Andrew Frank Bradley

School of Languages and Cultures

PhD candidate in Hispanic Studies (WRoCAH AHRC Studentship)

afbradley1@sheffield.ac.uk

Full contact details

Andrew Frank Bradley
School of Languages and Cultures
Jessop West
1 Upper Hanover Street
Sheffield
S3 7RA
Qualifications

Profesor visitante 2017
Various state secondary schools in Catalonia and the Valencian Community

  • Delivery of numerous guest lectures on the importance of Catalan outside of Spain to students of all ages but mostly to those in the last years of high school
  • Delivery of workshops for teachers and students alike on various aspects of oral English and British culture, as well as workshops on Latin and Ancient Greek culture and language
  • Teaching Assistant for various Catalan and Valencian language classes (different levels)

Academic Tutor 2015
University of Liverpool

  • Supervision of three Year 12 Spanish students for the Liverpool Scholars Programme
  • Assistance in the supervision and marking of academic assignments and tutorial sessions
  • General academic support and advice
Research interests

The findings of a previous study (Bradley 2015) reveal that there are significant differences in the representations of certain analogous content between Catalan and Valencian textbooks of the subject Llengua i Literatura (Language and Literature, LL).

A comparative and critical discourse analysis of a small corpus of these textbooks from the final two years of secondary school shows that a variety of discursive strategies (i.e. omissions, ambiguities, circumlocutions) are employed, resulting in multiple, and often conflicting, representations of the legal status of Catalan, Valencian as a diatopic variant of Catalan, and a shared Catalan literary canon and cultural identity.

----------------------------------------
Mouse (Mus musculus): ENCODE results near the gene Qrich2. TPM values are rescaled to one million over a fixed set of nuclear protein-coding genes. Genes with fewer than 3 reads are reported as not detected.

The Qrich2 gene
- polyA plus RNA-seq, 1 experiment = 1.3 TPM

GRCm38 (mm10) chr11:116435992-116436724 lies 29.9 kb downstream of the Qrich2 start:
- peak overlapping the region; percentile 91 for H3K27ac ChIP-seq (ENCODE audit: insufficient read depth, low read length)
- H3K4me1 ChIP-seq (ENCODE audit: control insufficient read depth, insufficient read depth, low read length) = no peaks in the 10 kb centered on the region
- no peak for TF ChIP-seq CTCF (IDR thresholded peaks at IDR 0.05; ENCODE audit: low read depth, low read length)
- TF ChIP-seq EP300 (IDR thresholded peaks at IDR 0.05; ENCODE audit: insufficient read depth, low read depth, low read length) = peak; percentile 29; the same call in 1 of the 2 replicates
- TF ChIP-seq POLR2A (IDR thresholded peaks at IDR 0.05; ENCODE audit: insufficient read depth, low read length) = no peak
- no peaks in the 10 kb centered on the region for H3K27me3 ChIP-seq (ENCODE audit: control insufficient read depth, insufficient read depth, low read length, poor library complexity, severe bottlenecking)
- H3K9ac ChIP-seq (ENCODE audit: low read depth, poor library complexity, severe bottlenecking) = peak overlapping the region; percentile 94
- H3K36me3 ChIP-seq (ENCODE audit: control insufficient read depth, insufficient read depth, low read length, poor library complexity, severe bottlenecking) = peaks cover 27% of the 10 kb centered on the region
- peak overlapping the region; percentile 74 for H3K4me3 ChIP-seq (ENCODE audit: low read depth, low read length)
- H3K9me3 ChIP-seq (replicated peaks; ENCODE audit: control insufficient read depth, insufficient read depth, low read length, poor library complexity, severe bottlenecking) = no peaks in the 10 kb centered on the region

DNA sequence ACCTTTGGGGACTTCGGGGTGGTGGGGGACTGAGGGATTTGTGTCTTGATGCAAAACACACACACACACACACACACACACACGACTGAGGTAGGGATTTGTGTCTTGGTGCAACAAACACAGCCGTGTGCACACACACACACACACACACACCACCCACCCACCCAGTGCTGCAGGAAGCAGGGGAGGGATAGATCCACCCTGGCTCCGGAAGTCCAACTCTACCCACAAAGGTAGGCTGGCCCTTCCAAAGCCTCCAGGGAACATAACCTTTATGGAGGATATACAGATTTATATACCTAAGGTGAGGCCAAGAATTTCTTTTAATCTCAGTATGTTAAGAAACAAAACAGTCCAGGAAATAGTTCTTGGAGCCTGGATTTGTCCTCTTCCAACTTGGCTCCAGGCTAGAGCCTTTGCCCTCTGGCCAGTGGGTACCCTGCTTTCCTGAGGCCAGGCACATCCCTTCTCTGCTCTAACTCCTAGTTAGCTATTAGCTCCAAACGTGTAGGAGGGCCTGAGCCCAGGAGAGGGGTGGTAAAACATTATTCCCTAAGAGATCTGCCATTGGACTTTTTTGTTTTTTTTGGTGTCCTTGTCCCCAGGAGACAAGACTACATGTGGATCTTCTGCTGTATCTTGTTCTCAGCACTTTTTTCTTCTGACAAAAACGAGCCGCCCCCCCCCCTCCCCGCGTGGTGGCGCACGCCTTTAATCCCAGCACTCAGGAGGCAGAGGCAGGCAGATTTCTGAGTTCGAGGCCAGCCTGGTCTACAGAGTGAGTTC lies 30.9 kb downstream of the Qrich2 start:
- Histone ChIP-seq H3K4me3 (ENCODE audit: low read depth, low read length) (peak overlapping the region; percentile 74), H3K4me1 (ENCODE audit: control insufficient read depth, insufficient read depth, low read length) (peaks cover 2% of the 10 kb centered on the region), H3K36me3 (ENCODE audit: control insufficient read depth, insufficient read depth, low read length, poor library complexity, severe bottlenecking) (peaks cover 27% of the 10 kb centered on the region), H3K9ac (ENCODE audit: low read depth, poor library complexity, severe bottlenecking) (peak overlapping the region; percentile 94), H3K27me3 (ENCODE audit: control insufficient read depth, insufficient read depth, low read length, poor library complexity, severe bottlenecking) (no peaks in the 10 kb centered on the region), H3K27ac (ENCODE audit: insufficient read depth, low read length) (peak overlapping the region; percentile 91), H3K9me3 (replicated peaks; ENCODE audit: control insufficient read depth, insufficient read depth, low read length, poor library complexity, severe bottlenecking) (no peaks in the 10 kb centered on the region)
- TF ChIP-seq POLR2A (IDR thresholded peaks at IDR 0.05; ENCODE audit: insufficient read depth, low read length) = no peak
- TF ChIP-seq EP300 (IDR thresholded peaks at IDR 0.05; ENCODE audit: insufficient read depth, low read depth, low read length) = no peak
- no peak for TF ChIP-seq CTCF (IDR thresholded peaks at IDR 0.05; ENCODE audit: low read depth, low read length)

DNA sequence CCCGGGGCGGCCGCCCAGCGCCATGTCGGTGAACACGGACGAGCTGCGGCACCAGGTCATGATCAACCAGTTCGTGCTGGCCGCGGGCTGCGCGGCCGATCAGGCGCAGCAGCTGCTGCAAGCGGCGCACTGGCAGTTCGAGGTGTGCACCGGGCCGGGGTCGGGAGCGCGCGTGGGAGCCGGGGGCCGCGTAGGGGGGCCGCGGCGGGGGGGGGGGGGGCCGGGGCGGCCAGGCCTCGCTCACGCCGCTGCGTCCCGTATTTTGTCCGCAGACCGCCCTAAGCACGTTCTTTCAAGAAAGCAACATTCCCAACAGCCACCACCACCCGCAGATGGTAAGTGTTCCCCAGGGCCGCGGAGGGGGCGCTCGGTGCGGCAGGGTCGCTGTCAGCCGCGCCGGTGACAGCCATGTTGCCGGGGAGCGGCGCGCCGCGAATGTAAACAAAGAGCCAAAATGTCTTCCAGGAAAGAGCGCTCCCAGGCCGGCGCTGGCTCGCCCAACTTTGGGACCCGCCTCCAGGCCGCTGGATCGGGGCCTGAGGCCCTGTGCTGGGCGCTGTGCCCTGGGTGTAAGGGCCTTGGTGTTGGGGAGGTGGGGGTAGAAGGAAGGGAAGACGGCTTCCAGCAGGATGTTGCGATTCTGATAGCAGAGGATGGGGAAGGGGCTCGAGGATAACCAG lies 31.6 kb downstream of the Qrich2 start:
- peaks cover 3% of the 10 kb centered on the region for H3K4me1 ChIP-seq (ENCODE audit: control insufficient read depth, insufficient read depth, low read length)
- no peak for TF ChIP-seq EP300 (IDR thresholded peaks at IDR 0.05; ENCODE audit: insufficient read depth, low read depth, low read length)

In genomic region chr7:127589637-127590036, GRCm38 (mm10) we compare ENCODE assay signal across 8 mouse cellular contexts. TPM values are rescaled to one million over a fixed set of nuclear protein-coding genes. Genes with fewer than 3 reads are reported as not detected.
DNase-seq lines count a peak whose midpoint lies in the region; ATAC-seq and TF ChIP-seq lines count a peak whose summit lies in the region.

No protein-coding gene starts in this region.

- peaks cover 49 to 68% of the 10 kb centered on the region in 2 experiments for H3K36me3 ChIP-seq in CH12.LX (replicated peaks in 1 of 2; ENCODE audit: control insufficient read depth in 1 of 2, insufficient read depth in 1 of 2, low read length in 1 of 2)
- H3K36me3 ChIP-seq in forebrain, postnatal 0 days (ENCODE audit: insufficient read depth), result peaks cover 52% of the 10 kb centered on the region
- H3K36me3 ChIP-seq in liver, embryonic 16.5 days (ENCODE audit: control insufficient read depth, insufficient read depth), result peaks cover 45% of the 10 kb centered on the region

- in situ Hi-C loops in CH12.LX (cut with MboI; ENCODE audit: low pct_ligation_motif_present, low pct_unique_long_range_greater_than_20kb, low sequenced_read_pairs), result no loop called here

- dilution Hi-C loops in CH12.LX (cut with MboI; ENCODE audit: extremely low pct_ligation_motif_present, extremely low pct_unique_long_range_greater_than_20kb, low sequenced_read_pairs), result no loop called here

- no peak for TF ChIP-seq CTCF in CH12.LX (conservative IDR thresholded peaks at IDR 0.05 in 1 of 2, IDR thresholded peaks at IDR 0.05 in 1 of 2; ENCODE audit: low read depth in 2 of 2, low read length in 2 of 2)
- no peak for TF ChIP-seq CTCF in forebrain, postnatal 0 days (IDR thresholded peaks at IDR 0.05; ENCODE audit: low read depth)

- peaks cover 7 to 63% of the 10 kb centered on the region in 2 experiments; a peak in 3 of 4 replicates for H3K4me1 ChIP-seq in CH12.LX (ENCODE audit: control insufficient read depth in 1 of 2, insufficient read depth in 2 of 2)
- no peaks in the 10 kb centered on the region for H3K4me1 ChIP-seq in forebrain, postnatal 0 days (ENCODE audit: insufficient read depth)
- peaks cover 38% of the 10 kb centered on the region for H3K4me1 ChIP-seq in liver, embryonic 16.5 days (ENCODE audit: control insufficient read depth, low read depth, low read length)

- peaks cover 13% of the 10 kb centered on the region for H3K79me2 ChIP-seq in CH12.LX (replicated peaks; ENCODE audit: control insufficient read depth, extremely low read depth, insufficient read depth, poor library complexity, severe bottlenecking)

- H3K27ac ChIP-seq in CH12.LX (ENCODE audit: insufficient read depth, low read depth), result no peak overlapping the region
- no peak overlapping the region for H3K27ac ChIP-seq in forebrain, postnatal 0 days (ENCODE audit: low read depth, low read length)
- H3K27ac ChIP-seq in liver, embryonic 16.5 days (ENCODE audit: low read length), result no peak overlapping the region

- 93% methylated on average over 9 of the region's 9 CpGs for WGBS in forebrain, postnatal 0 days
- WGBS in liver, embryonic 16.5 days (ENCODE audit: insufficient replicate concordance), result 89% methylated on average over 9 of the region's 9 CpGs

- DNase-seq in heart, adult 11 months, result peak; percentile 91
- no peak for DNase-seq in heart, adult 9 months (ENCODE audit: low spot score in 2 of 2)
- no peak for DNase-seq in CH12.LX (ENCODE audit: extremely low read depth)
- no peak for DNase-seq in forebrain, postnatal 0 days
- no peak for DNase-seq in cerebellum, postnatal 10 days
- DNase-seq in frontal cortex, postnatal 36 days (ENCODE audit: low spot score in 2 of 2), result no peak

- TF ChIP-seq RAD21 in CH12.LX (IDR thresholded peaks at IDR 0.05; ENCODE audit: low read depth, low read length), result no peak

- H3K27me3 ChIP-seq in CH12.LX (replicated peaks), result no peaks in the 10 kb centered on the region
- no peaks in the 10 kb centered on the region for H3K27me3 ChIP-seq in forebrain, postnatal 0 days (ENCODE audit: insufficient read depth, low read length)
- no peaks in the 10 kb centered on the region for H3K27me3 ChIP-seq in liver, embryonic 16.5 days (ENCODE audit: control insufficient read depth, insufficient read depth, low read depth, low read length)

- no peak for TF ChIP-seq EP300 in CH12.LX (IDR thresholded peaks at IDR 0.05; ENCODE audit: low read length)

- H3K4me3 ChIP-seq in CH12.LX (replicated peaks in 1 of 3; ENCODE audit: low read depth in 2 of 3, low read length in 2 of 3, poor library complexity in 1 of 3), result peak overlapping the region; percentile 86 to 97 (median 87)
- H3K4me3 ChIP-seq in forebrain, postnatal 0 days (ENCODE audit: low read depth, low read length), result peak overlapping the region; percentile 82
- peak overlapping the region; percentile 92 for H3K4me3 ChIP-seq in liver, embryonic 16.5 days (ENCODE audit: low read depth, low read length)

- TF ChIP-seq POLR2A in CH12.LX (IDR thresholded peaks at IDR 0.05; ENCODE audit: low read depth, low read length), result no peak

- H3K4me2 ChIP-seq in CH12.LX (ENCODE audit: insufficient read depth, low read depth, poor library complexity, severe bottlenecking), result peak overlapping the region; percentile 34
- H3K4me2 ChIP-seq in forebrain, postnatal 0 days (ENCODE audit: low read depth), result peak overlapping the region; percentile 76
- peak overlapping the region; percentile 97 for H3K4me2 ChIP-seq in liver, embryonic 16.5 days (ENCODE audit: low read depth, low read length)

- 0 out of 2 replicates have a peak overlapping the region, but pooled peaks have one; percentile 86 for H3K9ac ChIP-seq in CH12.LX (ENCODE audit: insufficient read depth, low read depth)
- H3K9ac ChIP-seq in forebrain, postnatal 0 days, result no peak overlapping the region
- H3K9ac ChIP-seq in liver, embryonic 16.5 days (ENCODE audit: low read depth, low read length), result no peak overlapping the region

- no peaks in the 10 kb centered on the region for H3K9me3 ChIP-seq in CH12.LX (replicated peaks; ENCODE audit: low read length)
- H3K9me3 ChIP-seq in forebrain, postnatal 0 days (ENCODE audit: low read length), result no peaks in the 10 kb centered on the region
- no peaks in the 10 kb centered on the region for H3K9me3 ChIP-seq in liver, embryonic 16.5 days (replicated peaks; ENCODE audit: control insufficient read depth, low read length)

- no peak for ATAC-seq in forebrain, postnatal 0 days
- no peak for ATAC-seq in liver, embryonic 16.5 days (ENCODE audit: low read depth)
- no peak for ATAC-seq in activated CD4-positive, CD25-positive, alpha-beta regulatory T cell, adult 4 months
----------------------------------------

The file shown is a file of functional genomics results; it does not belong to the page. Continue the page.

This thesis builds upon these findings directly, shifting from text to recipient analysis, to gain insight into how these textbook differences and discourses are perceived and (re)produced in a focus group setting by their target users, in this instance, Catalan and Valencian students from the final and fourth year of Educación Secundaria Obligatoria (4º ESO).

The aims of my thesis are therefore three-fold. Firstly, to investigate the ways in which participants identify, discuss, negotiate, and (re)produce conflicting representations and discourses across different 4º ESO Catalan and Valencian LL textbooks, specifically in relation to three major topics: language, (national) identity, and space.

Secondly, to research how language ideologies are drawn upon, consciously or unconsciously, by participants to negotiate and challenge their wider views and understanding(s) of language, (national) identity, and space, as well as how they relate and position themselves (and others) to current issues of their environment.

Thirdly, to gain insight into participants’ meta-understanding of the textbook as an important discursive text, their views on the alleged political indoctrination in institutional and educational settings, and the role of the textbook in shaping discourses in interaction.

I am currently planning on publishing articles on political correctness in Valencian LL textbooks, as well as on the language ideological perspectives of the Catalan Countries by Catalan and Valencian secondary school students.

Teaching activities

Postgraduate Teaching Assistant 2016
University of Sheffield – The Spanish Language: Structure and Use

  • Design and delivery of lectures and seminars on the topic of sociolinguistics
  • Design, supervision, and marking of academic assignments and Class Test
  • General academic support and advice
  • Assistance in the supervision and marking of academic assignments and tutorial sessions